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with the court financier, Pâris-Duverney. He had also wrested victory from defeat in a series of law-suits. At first condemned for fraud on flagrantly false charges, then thrown into the prison of Vincennes for being the victim of a personal assault at the hands of the Duc de Chaulnes, Beaumarchais, with unbroken spirit and unabated vigor proceeded to turn a private grievance relating to the return of a paltry bribe of fifteen louis, into a public grievance against the newly-formed and unpopular parliament to which his enemy belonged. By a succession of impassioned Mémoires, or pleadings, masterly in their command of every resource of audacity, ingenuity, eloquence and invective, he won for himself, in spite of the law courts, which condemned him to blame — or loss of civil rights, — the most enthusiastic of popular successes. "A year ago," wrote Grimm in 1774, "he was the horror of Paris. Now, all the world is raving about him." Before very long, both judgments against him were definitively reversed. The success of his comedies was now rivalled by that of his financial operations: he amassed millions by contracting to supply la jeune Amériquewith arms. He conducted to a successful issue several delicate missions with which he was entrusted by the king, and his fortunes reached their zenith.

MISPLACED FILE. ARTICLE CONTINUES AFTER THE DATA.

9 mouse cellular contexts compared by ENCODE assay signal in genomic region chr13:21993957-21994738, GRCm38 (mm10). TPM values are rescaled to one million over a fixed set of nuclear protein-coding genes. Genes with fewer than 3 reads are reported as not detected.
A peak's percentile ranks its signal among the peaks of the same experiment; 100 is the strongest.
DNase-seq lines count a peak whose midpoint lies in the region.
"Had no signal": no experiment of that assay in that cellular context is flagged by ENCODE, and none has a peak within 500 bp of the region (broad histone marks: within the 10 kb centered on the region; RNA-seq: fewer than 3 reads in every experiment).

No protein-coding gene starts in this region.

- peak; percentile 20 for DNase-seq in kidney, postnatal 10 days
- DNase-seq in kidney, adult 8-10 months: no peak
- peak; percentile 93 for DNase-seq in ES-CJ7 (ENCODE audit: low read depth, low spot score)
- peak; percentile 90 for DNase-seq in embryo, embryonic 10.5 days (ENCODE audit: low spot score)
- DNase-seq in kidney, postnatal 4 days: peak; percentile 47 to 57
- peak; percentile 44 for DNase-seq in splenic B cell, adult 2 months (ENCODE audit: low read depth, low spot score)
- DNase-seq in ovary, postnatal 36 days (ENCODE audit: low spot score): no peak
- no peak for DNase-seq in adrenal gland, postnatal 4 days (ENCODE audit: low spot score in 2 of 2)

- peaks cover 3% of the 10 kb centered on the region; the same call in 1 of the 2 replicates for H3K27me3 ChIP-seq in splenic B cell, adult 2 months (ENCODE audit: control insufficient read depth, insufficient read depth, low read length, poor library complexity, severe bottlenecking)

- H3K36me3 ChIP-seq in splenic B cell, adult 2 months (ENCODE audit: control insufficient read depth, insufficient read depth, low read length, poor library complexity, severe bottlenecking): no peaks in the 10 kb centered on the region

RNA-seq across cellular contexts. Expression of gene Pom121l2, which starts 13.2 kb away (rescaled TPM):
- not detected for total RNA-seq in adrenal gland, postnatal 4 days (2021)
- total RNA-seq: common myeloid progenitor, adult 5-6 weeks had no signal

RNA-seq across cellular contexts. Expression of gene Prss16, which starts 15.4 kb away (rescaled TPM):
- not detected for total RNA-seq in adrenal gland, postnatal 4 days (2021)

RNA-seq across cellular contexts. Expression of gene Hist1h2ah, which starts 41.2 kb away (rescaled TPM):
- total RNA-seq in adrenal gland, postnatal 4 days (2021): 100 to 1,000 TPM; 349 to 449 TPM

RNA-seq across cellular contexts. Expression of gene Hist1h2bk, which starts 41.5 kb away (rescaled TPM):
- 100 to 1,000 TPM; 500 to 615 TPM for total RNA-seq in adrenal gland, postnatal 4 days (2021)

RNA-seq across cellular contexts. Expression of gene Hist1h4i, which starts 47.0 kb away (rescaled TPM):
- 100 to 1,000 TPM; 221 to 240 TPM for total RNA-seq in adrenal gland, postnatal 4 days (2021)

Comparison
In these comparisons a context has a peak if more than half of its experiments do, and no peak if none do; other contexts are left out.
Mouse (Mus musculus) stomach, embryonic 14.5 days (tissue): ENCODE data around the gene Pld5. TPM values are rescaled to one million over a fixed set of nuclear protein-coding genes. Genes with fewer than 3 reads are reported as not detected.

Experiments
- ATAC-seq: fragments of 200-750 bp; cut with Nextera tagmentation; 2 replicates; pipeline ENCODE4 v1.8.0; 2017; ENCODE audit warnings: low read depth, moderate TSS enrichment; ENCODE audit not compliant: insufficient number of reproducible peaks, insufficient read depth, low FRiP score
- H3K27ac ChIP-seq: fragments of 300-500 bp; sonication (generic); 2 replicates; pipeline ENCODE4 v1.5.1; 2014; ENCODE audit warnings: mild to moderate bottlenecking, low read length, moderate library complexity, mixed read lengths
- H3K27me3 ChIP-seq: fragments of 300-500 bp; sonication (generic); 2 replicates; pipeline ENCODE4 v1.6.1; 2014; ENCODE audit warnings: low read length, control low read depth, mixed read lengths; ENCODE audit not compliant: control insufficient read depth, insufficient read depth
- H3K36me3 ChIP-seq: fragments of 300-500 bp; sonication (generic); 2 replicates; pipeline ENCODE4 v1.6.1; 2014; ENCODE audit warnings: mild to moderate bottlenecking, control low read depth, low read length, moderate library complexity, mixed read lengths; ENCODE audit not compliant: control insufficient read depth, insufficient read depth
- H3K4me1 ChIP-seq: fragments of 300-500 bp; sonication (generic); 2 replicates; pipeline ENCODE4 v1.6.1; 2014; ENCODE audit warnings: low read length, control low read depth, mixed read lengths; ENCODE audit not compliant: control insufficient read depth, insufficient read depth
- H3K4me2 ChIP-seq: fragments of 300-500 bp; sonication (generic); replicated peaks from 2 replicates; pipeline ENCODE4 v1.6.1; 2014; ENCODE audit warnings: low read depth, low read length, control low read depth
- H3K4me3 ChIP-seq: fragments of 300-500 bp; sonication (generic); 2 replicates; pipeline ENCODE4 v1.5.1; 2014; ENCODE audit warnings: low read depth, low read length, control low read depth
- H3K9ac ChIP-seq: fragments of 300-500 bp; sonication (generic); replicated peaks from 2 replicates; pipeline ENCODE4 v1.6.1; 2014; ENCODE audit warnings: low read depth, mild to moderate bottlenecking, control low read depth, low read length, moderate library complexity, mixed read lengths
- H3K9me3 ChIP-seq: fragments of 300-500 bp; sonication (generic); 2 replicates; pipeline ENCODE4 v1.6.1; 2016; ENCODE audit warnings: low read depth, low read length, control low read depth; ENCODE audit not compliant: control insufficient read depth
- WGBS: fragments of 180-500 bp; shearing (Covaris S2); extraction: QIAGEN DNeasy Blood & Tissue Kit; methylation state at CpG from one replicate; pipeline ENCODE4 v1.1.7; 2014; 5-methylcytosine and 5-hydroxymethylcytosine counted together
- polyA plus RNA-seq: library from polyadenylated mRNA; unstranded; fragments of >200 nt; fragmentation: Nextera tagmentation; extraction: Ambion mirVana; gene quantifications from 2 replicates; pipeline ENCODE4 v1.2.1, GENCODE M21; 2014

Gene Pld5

After the year 1785, he engaged in a last successful law-suit, but wrote nothing more that won popular favor. An army contract with the French Government involved him in endless difficulties. The outbreak of the French Revolution drove him from France. On his return to Paris, a disappointed and impoverished man, he found his sumptuous house and gardens wrecked. After a few more years miserably spent in pressing his claims against the United States and the French Government, he died in 1799, proving by his life how powerless in themselves are the greatest talents to make a truly great man.